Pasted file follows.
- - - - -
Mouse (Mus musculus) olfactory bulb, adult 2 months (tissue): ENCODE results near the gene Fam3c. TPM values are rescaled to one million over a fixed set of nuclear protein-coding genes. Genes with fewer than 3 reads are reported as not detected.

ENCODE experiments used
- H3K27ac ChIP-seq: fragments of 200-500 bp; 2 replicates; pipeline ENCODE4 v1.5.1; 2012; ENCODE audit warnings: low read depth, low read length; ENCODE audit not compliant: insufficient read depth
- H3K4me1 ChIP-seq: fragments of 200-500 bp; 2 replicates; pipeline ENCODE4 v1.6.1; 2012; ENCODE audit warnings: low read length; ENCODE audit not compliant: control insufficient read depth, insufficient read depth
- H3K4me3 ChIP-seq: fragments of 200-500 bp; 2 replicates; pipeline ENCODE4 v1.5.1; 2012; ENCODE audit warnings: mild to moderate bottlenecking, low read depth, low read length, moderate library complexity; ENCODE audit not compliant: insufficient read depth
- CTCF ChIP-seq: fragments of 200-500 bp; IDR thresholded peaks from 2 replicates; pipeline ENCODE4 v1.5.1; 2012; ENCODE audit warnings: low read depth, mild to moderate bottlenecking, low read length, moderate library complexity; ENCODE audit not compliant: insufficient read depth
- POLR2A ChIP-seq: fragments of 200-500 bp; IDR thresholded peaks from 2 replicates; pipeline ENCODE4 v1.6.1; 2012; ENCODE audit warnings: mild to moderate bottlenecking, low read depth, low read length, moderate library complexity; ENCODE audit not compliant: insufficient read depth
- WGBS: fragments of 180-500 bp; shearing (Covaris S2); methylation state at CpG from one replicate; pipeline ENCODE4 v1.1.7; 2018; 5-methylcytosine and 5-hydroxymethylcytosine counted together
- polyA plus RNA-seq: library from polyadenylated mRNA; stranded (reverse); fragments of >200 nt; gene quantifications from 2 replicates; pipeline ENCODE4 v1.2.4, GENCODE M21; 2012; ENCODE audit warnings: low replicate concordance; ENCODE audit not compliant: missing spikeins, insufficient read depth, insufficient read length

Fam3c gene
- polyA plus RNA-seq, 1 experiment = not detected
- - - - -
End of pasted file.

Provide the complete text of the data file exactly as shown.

Mouse (Mus musculus) olfactory bulb, adult 2 months (tissue): ENCODE results near the gene Fam3c. TPM values are rescaled to one million over a fixed set of nuclear protein-coding genes. Genes with fewer than 3 reads are reported as not detected.

ENCODE experiments used
- H3K27ac ChIP-seq: fragments of 200-500 bp; 2 replicates; pipeline ENCODE4 v1.5.1; 2012; ENCODE audit warnings: low read depth, low read length; ENCODE audit not compliant: insufficient read depth
- H3K4me1 ChIP-seq: fragments of 200-500 bp; 2 replicates; pipeline ENCODE4 v1.6.1; 2012; ENCODE audit warnings: low read length; ENCODE audit not compliant: control insufficient read depth, insufficient read depth
- H3K4me3 ChIP-seq: fragments of 200-500 bp; 2 replicates; pipeline ENCODE4 v1.5.1; 2012; ENCODE audit warnings: mild to moderate bottlenecking, low read depth, low read length, moderate library complexity; ENCODE audit not compliant: insufficient read depth
- CTCF ChIP-seq: fragments of 200-500 bp; IDR thresholded peaks from 2 replicates; pipeline ENCODE4 v1.5.1; 2012; ENCODE audit warnings: low read depth, mild to moderate bottlenecking, low read length, moderate library complexity; ENCODE audit not compliant: insufficient read depth
- POLR2A ChIP-seq: fragments of 200-500 bp; IDR thresholded peaks from 2 replicates; pipeline ENCODE4 v1.6.1; 2012; ENCODE audit warnings: mild to moderate bottlenecking, low read depth, low read length, moderate library complexity; ENCODE audit not compliant: insufficient read depth
- WGBS: fragments of 180-500 bp; shearing (Covaris S2); methylation state at CpG from one replicate; pipeline ENCODE4 v1.1.7; 2018; 5-methylcytosine and 5-hydroxymethylcytosine counted together
- polyA plus RNA-seq: library from polyadenylated mRNA; stranded (reverse); fragments of >200 nt; gene quantifications from 2 replicates; pipeline ENCODE4 v1.2.4, GENCODE M21; 2012; ENCODE audit warnings: low replicate concordance; ENCODE audit not compliant: missing spikeins, insufficient read depth, insufficient read length

Fam3c gene
- polyA plus RNA-seq, 1 experiment = not detected